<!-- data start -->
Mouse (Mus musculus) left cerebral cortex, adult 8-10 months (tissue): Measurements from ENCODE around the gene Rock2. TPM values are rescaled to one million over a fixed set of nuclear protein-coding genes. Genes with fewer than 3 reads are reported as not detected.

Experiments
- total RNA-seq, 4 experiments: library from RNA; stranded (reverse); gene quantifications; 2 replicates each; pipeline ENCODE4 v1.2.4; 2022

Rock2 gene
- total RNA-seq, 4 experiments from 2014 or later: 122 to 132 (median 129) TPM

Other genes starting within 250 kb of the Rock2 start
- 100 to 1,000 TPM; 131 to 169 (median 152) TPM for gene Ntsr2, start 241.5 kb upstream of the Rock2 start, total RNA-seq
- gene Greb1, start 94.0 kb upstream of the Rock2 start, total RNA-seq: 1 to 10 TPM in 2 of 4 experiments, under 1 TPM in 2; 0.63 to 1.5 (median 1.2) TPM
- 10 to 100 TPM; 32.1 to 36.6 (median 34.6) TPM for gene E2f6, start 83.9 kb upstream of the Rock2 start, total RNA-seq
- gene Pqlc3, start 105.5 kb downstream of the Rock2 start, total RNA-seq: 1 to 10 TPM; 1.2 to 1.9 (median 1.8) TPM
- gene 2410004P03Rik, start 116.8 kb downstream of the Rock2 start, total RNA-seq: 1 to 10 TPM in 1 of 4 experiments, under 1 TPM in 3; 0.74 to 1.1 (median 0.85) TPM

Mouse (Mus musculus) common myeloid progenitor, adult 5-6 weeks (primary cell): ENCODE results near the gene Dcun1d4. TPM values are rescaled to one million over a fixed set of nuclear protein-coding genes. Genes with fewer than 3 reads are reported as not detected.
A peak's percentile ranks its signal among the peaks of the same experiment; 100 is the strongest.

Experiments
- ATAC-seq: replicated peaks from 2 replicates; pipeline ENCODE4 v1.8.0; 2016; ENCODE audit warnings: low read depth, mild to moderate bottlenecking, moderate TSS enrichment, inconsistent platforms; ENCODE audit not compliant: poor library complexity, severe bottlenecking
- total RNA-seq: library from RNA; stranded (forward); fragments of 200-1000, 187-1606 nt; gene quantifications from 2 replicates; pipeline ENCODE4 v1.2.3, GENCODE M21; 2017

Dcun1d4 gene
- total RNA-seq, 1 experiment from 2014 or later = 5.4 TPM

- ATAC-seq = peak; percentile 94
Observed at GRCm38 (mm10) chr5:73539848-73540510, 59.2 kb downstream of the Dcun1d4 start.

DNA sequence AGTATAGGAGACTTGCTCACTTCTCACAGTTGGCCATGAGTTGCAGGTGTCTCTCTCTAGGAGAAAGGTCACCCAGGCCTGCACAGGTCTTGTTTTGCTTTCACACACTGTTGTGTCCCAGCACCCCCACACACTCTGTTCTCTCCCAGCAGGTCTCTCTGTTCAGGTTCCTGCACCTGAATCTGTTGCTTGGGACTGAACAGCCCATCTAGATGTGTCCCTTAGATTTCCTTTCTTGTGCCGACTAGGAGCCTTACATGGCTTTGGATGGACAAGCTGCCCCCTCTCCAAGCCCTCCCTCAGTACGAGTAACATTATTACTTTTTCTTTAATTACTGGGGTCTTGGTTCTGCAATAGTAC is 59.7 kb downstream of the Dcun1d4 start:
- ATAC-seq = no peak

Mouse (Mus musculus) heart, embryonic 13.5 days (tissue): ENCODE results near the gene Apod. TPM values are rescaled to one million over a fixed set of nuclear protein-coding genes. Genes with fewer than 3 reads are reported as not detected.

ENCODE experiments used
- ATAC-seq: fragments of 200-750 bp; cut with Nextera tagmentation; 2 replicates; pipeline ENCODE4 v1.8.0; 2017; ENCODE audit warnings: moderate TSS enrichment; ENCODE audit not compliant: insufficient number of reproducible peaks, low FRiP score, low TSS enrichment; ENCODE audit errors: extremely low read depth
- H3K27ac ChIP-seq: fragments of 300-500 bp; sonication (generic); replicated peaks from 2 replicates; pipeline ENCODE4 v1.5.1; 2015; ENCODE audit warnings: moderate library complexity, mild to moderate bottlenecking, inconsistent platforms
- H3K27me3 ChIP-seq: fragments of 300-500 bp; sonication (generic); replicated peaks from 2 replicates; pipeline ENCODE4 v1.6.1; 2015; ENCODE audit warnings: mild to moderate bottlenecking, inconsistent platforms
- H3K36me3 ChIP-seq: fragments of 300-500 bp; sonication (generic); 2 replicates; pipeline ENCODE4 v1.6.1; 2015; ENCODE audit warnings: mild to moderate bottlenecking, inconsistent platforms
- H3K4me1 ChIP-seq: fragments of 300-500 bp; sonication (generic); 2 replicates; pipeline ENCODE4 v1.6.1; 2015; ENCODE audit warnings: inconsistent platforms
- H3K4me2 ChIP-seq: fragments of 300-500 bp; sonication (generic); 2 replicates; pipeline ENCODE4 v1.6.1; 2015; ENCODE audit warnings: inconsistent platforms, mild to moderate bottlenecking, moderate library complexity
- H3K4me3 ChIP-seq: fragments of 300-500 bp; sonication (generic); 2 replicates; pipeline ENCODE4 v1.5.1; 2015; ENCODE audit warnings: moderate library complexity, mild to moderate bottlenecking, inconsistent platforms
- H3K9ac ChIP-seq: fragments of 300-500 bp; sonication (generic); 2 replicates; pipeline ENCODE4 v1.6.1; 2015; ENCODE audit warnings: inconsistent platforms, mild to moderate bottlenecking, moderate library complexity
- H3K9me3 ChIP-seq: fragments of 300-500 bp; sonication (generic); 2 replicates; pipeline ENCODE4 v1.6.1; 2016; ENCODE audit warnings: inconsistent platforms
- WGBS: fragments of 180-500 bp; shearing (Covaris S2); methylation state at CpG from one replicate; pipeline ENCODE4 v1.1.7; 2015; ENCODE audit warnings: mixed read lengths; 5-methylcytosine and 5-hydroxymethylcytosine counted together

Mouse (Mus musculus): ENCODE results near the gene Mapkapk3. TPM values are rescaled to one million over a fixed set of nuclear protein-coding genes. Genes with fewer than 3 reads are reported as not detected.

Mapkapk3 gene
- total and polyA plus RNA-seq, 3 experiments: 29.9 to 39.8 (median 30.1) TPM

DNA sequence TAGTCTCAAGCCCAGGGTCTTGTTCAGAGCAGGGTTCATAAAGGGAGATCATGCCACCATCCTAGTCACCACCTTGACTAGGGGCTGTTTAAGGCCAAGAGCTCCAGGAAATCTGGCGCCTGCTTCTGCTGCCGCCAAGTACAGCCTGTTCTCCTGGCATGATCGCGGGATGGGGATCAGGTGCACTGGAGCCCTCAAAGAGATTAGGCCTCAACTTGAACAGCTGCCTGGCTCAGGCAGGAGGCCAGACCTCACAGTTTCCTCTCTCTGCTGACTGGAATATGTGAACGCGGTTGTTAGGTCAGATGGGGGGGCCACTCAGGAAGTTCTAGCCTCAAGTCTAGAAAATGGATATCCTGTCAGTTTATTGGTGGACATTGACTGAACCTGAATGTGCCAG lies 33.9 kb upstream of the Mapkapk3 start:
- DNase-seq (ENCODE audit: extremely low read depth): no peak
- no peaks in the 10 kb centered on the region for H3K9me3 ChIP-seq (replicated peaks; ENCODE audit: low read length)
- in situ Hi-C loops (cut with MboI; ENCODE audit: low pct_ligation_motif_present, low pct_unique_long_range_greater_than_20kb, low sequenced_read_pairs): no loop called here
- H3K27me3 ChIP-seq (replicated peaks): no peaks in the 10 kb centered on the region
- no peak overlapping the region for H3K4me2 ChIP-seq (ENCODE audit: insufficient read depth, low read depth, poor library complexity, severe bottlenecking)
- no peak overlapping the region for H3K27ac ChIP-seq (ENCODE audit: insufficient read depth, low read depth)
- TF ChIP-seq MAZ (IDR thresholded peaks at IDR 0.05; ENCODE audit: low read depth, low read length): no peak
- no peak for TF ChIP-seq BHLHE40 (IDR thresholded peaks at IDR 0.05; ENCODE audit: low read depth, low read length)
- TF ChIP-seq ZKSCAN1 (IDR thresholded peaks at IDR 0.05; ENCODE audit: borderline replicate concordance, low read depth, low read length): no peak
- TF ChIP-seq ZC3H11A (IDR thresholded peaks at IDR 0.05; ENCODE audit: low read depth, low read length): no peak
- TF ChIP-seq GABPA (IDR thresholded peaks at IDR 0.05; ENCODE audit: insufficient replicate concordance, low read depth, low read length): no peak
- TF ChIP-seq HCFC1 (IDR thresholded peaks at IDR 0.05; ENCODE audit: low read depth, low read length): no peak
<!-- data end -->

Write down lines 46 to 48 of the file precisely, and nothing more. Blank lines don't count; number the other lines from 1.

- no peak for TF ChIP-seq BHLHE40 (IDR thresholded peaks at IDR 0.05; ENCODE audit: low read depth, low read length)
- TF ChIP-seq ZKSCAN1 (IDR thresholded peaks at IDR 0.05; ENCODE audit: borderline replicate concordance, low read depth, low read length): no peak
- TF ChIP-seq ZC3H11A (IDR thresholded peaks at IDR 0.05; ENCODE audit: low read depth, low read length): no peak